Virgin London Marathon 2018

On the 22nd of April 2108 I took part in the VLM. This was my first big event of the year and a debut for me at this distance. What an event to do it at!

They say it is the best supported marathon in the world, and you can appreciate why when running it. I don’t remember one part of the course being without supporters. A truly fantastic crowd that do their uttermost to help push you through the pain and find a few more miles for every runner.

I had been building to this event all winter with official training beginning in January. Many of you know of the trials and tribulations I went through with injury to get to the start line. Was it worth it – Hell yeh!

So it all started like this…Once upon a time…lol

It was an early start for me and I had my usual porridge breakfast with an added banana before heading out and making my way to Greenwich. I arrived earlier to meet some of the other fundraisers and then on to the starting area. My current fundraising total stands at over £2400 so very pleased with that.

The VLM is a well oiled machine and everything is superbly organised. Bag drop, toilets, starting pens – I couldn’t fault any of it. Upon arrival there was an air of excitement but also nerves. To be honest I had been thinking about this event for the last couple of days leading up to it. I think at the expo everything became very real.

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Edginess had certainly set in on Saturday. I slept surprisingly well the night before which is not normal for me. Being able to sleep in your own bed makes a big difference here I believe. Usually I am in some hotel the night before a race.

What were my honest thoughts prior to the event? Well I contemplated many things. What pace to run at? Should I go harder to put some time in the bank? Is Sub 4 still possible? What about the weather? What kit shall I race in? What would my hydration and fuelling plan be? Many many questions and I could add more! I’ll try to answer these as I go through the post.

I had managed three weeks of running post injury prior to the event. I believed I could complete the distance, although I wasn’t sure about the sub 4 bit. I knew 4:10 / 4:15 would be achievable even not fully fit. I didn’t give in to it though. Once I arrived and saw the 3:45 pacers, I instantly knew I would go with them and stay with them for as long as I could. My idea of putting time in the bank goes against a lot of what people tell you to do…and I agree to an extent. Negative splitting is the way to race any event particularly endurance events. This however depends on your fitness. I knew full well I could not run the last half of 26 miles quicker than the first!

I knew I could complete 12/13 miles at the pace the 3:45 pacers were going at and possibly a few more. I also knew that if I could keep with the 3:45 pacers for a fair distance then it would leave me enough time to run 9/9:30 miles and get under 4 hours towards the end. I didn’t expect to stay with them the whole way. My plan worked. My splits were pretty even for the first 17 miles. I felt great for the first 13 and I could tell things were starting to get a little tougher after this point. In fact it was just about the 16 mile mark that the 3:45 pacers were starting to forge a gap between myself and my close friend who was also running it.

I think the splits show you where I hit the wall – somewhere around mile 19. Those last miles were tough to say the least. At the 20 mile point I was at 2:55 and knew I had over an hour to run the last 10k. My race plan had worked, and certainly running with my close friend helped those last few miles. We went through some world of pain I can tell you.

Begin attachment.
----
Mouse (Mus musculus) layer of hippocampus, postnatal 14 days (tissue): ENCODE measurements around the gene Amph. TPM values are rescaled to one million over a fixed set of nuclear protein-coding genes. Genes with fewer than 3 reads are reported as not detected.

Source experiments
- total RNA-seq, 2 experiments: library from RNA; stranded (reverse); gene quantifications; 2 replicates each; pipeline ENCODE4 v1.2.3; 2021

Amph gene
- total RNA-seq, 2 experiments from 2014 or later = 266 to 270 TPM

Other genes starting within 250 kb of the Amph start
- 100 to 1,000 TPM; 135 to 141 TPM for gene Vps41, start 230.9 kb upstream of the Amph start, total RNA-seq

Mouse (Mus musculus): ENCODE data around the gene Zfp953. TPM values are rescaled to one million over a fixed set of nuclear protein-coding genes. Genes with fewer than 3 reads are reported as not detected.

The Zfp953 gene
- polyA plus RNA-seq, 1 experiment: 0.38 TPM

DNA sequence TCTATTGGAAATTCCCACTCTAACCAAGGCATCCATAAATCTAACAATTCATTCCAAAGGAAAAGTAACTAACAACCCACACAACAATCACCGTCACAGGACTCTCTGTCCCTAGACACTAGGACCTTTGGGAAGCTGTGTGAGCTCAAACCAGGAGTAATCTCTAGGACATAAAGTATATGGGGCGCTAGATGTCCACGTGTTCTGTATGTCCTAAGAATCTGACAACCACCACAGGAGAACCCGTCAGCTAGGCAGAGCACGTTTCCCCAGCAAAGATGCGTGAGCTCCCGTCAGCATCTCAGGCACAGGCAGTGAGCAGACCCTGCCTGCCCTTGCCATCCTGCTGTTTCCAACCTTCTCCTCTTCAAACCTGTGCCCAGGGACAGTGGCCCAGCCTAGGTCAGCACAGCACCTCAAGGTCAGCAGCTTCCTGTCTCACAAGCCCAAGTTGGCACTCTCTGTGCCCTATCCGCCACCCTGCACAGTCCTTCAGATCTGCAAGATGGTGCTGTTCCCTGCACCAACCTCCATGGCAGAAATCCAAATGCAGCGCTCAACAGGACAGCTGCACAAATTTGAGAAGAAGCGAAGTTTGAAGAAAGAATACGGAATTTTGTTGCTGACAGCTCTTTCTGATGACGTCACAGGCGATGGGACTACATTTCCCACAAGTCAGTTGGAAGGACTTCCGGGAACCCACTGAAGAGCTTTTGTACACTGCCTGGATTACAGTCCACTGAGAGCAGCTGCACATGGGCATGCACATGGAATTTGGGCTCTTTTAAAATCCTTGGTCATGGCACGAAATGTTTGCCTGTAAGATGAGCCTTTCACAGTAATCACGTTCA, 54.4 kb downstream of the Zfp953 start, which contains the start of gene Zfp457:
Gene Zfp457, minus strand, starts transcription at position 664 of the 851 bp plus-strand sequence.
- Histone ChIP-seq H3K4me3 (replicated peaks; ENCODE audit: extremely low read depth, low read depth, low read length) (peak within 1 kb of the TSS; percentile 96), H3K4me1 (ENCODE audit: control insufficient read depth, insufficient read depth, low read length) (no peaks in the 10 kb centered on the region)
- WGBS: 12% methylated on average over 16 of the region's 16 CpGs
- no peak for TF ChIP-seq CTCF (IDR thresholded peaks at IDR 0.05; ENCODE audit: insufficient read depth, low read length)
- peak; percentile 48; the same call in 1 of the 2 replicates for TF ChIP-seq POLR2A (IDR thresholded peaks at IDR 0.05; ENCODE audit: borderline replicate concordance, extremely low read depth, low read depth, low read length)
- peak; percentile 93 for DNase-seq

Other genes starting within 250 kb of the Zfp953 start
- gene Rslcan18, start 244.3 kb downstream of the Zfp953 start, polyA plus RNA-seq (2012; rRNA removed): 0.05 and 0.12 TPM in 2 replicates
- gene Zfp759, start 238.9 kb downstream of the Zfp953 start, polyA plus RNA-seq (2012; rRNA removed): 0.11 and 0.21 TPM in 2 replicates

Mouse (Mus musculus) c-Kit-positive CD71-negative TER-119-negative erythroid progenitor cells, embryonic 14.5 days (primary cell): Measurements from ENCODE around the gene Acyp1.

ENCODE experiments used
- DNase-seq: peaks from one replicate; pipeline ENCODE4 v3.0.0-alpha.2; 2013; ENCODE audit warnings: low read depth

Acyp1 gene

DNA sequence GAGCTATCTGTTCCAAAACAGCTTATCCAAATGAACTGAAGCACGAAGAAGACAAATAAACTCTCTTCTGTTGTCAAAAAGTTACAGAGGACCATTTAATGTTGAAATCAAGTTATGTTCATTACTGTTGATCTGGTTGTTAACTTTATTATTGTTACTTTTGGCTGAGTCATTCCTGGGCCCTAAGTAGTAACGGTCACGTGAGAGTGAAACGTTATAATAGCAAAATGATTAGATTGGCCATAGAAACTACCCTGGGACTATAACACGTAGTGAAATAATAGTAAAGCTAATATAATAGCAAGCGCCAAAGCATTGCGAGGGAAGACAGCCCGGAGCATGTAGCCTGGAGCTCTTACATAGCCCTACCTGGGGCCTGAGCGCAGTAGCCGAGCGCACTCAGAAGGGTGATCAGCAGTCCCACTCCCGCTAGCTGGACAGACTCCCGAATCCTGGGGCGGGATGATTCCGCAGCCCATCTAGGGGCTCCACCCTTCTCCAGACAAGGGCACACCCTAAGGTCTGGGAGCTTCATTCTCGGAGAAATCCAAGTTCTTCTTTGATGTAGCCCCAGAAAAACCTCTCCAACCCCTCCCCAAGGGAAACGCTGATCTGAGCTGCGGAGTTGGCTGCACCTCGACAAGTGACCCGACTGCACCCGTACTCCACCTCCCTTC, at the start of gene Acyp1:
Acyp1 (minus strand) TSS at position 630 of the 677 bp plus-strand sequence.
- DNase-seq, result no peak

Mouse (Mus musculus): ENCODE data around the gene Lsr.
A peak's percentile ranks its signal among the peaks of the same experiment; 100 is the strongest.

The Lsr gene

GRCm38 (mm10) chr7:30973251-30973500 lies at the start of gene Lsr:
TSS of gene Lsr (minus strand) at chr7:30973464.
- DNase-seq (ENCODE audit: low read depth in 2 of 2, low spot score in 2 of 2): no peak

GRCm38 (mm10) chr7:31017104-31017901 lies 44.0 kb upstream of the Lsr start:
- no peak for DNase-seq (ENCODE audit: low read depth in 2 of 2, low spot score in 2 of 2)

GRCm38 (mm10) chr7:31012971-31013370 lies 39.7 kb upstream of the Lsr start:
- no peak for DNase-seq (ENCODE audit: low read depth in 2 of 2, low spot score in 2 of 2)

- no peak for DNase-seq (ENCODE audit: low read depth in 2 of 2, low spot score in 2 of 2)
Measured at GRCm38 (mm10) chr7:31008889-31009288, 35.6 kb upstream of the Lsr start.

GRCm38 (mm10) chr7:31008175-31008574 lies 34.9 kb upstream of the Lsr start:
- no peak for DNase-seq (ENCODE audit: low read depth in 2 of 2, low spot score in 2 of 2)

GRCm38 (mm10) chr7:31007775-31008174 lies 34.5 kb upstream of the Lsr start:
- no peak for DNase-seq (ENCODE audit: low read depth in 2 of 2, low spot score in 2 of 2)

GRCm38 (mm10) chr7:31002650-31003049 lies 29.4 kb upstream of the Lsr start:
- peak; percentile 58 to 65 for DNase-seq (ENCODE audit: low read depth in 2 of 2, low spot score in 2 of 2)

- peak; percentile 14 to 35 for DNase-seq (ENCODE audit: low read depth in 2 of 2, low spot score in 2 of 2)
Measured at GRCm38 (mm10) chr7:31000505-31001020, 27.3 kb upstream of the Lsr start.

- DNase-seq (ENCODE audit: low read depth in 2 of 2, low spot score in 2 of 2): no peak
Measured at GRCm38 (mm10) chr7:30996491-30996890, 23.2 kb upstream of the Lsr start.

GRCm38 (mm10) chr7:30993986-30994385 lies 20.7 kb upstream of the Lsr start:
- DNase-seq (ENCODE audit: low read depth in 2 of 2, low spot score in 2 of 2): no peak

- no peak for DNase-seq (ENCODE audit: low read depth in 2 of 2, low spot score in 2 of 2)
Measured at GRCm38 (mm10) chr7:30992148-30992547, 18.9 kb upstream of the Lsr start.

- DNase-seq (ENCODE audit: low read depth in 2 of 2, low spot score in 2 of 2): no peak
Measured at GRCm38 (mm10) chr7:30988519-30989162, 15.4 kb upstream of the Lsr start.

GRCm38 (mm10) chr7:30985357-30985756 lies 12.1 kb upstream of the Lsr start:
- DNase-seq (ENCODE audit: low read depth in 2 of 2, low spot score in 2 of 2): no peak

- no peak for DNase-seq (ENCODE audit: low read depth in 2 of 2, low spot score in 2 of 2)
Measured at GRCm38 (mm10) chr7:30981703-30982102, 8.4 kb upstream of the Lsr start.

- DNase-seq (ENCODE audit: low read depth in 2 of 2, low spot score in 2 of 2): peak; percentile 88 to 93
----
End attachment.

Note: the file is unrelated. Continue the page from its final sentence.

Back to those crowds – amazing…simply amazing. I give a big shout out also to my purple running family the East End Road Runners. What a club! Based on the highway at the 13 and 22 mile point. A massive cheer going out and boy was I so looking forward to seeing them on the return part. They certainly give you something to look forward to and if you want a lesson in cheering (and running) this is the club. They’re also a friendly bunch! My family and friends were also based at this point.

I can’t thank all those people on course shouting words of encouragement and singing football songs with your name in. A wonderful experience. Remarkable.

Those last few miles were really tough and the onset of cramp didn’t make things easier. This happened around mile 16. My nutrition plan was great, my hydration plan however, a different story. This went well out the window at mile 6. Why? Well I stupidly took my salt pills out of their blister pack and left them in my back pocket thinking they’d be easier to get out and take. Because of all the water and sweat, they dissolved! I managed to take one at mile 6 and then my other 4 were gone within the next two miles. This I knew from experience is not good for me particularly when it is warm. I have a high sodium loss rate which you read about here. Cramps were due and so they began from mile 16. I battled with them right until the end.

It was great running with Chris; a close friend who I have known since we were 2 years old. I have no idea how he managed to find me as we were in different coloured waves but met just as the waves came together at the 5K point. It certainly helps running with someone. You hit peaks and troughs at different times and help to get each other through. We have run a few races together now – I certainly enjoy it.

Along the embankment is great. You know you are on the home straight but those last few miles are some of the toughest you will run. The crowd push you home though.

Coming through the mall and past the palace is truly iconic. The London Marathon was epic and one event I will not forget. My finish time – 3:53 – Get in! Somehow with 4 weeks of missed run training at the most critical point (only getting up to 17 miles) I managed the original goal. Just think – What could have been achieved with those extra few weeks training eh?

It was great to finish. I received my medal and collected my bags. I spoke to one guy who had run the course twice and had been up since 11pm the previous night. He did it in reverse first of all and then with everyone else for charity. Simply amazing and crazy! I also spoke to a lady who had completed the marathon majors. What a medal that is!

It was also great seeing my family and totally unexpected seeing a few of them. I felt a little emotional at the end and have to say I have a wonderful wife who puts up with the moaning when I’m injured and supports me through it all. To the friends that came out…thank you also. All the support means so much.

So what now? Will I do another? Was this the hardest thing I have ever done?